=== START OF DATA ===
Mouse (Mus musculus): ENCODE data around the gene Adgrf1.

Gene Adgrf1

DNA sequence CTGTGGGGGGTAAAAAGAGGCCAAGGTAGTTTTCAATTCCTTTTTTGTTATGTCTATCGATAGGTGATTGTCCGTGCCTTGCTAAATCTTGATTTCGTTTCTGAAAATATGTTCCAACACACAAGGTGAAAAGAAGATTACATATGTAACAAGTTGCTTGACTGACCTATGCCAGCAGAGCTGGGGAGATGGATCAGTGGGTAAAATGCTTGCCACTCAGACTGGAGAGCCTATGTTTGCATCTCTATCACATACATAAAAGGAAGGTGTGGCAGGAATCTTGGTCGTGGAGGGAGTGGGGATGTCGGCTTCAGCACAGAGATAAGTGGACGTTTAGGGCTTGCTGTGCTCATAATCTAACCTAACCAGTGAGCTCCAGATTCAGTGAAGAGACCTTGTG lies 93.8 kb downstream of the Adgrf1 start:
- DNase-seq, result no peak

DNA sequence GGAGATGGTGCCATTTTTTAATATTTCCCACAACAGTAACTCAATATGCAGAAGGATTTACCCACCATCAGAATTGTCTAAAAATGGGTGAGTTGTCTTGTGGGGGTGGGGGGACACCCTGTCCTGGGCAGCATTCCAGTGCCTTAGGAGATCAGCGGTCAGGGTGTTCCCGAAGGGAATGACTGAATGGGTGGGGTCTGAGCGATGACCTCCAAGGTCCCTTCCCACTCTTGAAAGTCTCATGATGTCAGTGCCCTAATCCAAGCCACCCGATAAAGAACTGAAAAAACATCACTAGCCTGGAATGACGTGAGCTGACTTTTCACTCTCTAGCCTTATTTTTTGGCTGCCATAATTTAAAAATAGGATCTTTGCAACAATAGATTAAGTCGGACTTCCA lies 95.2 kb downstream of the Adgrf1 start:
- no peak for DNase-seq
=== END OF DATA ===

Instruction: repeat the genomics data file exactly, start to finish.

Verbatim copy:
Mouse (Mus musculus): ENCODE data around the gene Adgrf1.

Gene Adgrf1

DNA sequence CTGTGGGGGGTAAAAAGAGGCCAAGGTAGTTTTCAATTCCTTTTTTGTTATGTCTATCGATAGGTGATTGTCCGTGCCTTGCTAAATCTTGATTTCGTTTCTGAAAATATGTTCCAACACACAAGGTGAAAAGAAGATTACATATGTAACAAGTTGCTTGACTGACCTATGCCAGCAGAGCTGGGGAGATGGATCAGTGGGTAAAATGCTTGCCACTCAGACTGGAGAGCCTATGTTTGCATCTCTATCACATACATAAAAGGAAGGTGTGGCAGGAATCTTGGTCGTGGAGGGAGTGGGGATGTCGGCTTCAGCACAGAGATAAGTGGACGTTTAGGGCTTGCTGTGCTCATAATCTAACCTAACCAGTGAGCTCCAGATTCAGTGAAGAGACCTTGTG lies 93.8 kb downstream of the Adgrf1 start:
- DNase-seq, result no peak

DNA sequence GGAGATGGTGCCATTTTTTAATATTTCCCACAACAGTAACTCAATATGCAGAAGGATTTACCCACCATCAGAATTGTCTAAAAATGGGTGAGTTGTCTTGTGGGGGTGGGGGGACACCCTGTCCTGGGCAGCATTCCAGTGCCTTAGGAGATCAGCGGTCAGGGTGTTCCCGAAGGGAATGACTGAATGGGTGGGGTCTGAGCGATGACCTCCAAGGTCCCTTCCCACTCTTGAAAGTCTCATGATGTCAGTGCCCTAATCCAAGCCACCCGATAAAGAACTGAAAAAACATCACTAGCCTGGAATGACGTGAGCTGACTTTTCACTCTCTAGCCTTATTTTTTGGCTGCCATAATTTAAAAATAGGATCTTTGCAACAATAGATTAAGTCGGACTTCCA lies 95.2 kb downstream of the Adgrf1 start:
- no peak for DNase-seq